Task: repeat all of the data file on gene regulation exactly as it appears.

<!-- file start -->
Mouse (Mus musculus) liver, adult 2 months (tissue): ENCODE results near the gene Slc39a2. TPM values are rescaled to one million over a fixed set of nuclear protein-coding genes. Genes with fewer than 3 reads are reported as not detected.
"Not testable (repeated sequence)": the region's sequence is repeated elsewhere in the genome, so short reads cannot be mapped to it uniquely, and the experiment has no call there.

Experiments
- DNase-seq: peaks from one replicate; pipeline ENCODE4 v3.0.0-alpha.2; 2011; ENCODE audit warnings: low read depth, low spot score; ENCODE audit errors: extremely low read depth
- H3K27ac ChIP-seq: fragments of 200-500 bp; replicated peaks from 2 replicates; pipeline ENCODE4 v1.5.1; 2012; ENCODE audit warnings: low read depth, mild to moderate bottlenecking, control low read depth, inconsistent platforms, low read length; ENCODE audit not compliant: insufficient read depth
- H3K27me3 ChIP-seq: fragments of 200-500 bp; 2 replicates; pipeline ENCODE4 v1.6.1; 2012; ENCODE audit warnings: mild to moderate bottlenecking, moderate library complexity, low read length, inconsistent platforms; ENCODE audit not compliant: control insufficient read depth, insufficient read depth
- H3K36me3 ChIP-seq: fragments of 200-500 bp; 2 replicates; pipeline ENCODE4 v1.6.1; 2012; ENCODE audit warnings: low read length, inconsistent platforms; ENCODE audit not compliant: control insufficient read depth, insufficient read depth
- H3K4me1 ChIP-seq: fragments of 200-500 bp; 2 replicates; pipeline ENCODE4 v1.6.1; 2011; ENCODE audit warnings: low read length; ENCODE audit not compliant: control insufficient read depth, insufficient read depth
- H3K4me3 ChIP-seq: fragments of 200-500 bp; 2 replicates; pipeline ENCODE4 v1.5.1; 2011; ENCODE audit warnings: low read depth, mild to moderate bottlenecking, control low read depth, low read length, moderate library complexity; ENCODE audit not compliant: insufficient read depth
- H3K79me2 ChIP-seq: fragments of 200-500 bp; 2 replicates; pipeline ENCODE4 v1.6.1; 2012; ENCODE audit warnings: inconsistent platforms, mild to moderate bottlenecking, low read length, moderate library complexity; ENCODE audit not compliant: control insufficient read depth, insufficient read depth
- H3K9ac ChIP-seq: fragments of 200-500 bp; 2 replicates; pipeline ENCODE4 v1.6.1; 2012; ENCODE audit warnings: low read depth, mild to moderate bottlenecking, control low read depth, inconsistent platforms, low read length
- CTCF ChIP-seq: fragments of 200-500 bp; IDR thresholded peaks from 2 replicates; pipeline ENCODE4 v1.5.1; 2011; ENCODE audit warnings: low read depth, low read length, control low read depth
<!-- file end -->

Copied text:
Mouse (Mus musculus) liver, adult 2 months (tissue): ENCODE results near the gene Slc39a2. TPM values are rescaled to one million over a fixed set of nuclear protein-coding genes. Genes with fewer than 3 reads are reported as not detected.
"Not testable (repeated sequence)": the region's sequence is repeated elsewhere in the genome, so short reads cannot be mapped to it uniquely, and the experiment has no call there.

Experiments
- DNase-seq: peaks from one replicate; pipeline ENCODE4 v3.0.0-alpha.2; 2011; ENCODE audit warnings: low read depth, low spot score; ENCODE audit errors: extremely low read depth
- H3K27ac ChIP-seq: fragments of 200-500 bp; replicated peaks from 2 replicates; pipeline ENCODE4 v1.5.1; 2012; ENCODE audit warnings: low read depth, mild to moderate bottlenecking, control low read depth, inconsistent platforms, low read length; ENCODE audit not compliant: insufficient read depth
- H3K27me3 ChIP-seq: fragments of 200-500 bp; 2 replicates; pipeline ENCODE4 v1.6.1; 2012; ENCODE audit warnings: mild to moderate bottlenecking, moderate library complexity, low read length, inconsistent platforms; ENCODE audit not compliant: control insufficient read depth, insufficient read depth
- H3K36me3 ChIP-seq: fragments of 200-500 bp; 2 replicates; pipeline ENCODE4 v1.6.1; 2012; ENCODE audit warnings: low read length, inconsistent platforms; ENCODE audit not compliant: control insufficient read depth, insufficient read depth
- H3K4me1 ChIP-seq: fragments of 200-500 bp; 2 replicates; pipeline ENCODE4 v1.6.1; 2011; ENCODE audit warnings: low read length; ENCODE audit not compliant: control insufficient read depth, insufficient read depth
- H3K4me3 ChIP-seq: fragments of 200-500 bp; 2 replicates; pipeline ENCODE4 v1.5.1; 2011; ENCODE audit warnings: low read depth, mild to moderate bottlenecking, control low read depth, low read length, moderate library complexity; ENCODE audit not compliant: insufficient read depth
- H3K79me2 ChIP-seq: fragments of 200-500 bp; 2 replicates; pipeline ENCODE4 v1.6.1; 2012; ENCODE audit warnings: inconsistent platforms, mild to moderate bottlenecking, low read length, moderate library complexity; ENCODE audit not compliant: control insufficient read depth, insufficient read depth
- H3K9ac ChIP-seq: fragments of 200-500 bp; 2 replicates; pipeline ENCODE4 v1.6.1; 2012; ENCODE audit warnings: low read depth, mild to moderate bottlenecking, control low read depth, inconsistent platforms, low read length
- CTCF ChIP-seq: fragments of 200-500 bp; IDR thresholded peaks from 2 replicates; pipeline ENCODE4 v1.5.1; 2011; ENCODE audit warnings: low read depth, low read length, control low read depth